Google calls on US to do more to rein in spyware sales, misuse

Google is calling on the government to provide more action when it comes to combatting spyware sales and the misuse of surveillance software, according to a new report.

“The harm is not hypothetical,” Google’s Threat Analysis Group (TAG) said Tuesday in its report, which is titled “Buying Spying,” adding that “spyware vendors point to their tools’ legitimate use in law enforcement and counterterrorism.”

“However, spyware deployed against journalists, human rights defenders, dissidents, and opposition pay politicians — what Google refers to as ‘high risk users’ — has been well documented, both by analysis from Google, and by researchers from organizations like the University of Toronto’s Citizen Lab and Amnesty International,” the report reads.

The company specifically called out certain “commercial surveillance vendors” (CSVs), including NSO Group — an Israeli company that developed the notorious Pegasus spyware that grew to be a notable threat to human rights and human rights defenders. Others named in the report were Italian firms Cy4Gate and RCS Labs, Greek company Intellexa, and the lesser-known Italian company Negg Group and Spain’s Variston.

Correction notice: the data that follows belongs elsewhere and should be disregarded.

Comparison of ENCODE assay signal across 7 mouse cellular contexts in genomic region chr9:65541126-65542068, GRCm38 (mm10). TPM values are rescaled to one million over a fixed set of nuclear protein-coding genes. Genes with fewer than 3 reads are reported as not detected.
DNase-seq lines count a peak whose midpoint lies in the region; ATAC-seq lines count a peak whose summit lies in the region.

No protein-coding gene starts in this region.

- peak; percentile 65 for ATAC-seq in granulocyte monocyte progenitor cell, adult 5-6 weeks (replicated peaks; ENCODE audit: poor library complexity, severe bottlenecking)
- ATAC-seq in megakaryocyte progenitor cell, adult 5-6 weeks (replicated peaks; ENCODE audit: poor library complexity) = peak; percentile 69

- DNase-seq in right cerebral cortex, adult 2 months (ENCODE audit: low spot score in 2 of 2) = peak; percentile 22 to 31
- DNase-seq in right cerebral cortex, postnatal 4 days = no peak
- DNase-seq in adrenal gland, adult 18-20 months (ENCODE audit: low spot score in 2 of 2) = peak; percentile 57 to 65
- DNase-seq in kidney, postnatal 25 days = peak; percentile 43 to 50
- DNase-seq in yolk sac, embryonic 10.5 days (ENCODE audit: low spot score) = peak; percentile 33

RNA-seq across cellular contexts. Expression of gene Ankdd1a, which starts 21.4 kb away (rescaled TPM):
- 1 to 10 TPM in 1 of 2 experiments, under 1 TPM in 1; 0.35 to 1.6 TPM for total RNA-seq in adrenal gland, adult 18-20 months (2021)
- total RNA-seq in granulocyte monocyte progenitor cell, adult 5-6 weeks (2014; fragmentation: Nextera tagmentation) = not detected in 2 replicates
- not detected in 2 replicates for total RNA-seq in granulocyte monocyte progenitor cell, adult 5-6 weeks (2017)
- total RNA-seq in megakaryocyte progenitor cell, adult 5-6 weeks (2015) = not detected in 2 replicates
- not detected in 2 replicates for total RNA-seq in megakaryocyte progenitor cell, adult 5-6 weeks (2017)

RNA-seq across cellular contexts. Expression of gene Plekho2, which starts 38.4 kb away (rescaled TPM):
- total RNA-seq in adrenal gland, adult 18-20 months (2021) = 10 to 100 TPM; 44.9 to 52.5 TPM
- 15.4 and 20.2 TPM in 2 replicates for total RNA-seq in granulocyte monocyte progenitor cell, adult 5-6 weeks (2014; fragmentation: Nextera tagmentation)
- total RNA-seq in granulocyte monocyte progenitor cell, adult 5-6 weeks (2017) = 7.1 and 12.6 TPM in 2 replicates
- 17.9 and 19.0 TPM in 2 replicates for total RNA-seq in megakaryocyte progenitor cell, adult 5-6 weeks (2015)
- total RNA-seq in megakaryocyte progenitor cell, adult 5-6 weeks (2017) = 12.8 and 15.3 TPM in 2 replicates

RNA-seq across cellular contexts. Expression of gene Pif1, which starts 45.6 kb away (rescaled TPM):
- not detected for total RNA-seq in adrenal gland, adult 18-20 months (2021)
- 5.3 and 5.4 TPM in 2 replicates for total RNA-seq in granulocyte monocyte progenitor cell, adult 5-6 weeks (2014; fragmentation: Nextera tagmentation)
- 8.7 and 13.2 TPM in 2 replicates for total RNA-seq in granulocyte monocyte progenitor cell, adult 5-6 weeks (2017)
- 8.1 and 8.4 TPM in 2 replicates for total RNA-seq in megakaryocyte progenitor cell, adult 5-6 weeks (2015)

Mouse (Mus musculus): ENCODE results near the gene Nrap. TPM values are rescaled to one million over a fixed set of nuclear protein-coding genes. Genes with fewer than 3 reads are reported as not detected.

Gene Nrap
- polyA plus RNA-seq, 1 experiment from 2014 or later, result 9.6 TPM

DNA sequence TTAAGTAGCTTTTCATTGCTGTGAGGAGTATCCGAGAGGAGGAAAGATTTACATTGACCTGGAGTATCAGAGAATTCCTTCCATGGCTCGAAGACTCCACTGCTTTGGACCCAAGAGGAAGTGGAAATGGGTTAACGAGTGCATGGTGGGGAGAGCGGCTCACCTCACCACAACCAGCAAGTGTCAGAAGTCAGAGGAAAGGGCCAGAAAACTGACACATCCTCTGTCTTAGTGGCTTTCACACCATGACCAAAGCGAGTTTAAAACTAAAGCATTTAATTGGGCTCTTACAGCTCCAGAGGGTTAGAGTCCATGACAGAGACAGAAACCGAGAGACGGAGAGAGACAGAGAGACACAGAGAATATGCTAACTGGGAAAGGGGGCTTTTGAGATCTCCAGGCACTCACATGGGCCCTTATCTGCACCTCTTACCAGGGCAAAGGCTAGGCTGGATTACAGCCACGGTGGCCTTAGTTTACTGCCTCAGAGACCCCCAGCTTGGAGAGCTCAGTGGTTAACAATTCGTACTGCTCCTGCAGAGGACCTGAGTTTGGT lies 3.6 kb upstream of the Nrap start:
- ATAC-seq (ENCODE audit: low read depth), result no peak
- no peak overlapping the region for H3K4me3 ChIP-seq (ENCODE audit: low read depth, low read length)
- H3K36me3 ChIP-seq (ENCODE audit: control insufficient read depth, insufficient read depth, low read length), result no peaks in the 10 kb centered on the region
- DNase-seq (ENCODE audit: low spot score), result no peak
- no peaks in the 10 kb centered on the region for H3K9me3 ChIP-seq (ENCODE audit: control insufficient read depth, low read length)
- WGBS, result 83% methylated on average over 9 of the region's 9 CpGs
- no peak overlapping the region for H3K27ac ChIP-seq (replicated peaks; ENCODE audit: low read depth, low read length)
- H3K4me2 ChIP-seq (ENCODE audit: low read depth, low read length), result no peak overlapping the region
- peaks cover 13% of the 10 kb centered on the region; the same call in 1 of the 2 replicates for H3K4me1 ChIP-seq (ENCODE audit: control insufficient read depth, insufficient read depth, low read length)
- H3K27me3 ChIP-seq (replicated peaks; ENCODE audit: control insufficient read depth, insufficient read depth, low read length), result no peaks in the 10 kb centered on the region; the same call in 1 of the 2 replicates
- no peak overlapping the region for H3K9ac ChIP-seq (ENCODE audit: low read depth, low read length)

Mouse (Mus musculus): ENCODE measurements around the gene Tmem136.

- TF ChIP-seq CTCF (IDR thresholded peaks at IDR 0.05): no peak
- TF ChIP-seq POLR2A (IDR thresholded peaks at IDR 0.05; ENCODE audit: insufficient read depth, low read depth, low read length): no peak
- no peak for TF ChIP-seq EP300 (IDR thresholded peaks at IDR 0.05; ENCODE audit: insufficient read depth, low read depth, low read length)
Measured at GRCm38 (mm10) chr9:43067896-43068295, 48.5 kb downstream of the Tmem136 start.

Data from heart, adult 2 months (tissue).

“We hope this report will serve as a call to action,” the TAG report continues. “As long as there is a demand from governments to buy commercial surveillance technology, CSVs will continue to develop and sell spyware.”

“We believe it is time for government, industry and civil society to come together to change the incentive structure which has allowed these technologies to spread so widely,” the group added.

The news comes as the U.S. unveiled a new program Monday to impose visa restrictions on foreign individuals involved in the misuse of commercial spyware, per The Associated Press.

Findings in 2021 concluded that a United Arab Emirates (UAE) agency downloaded Pegasus software on the phone of Hanan Elatr, the widow of the late Washington Post journalist Jamal Khashoggi, months before he was murdered. Elatr later sued NSO Group in 2023, accusing it of violating federal and Virginia hacking laws and negligence in selling the Pegasus spyware to hostile foreign actors. 

“Demand from government customers remains strong and our findings underscore the extent to which CSVs have proliferated hacking and spyware capabilities that weaken the safety of the Internet for all,” the TAG report reads.

“To meet the demand from government customers CSVs find and develop exploits, and have emerged as well-paying customers of exploit developers and brokers, incentivizing exploit sales at the expense of security,” the company wrote.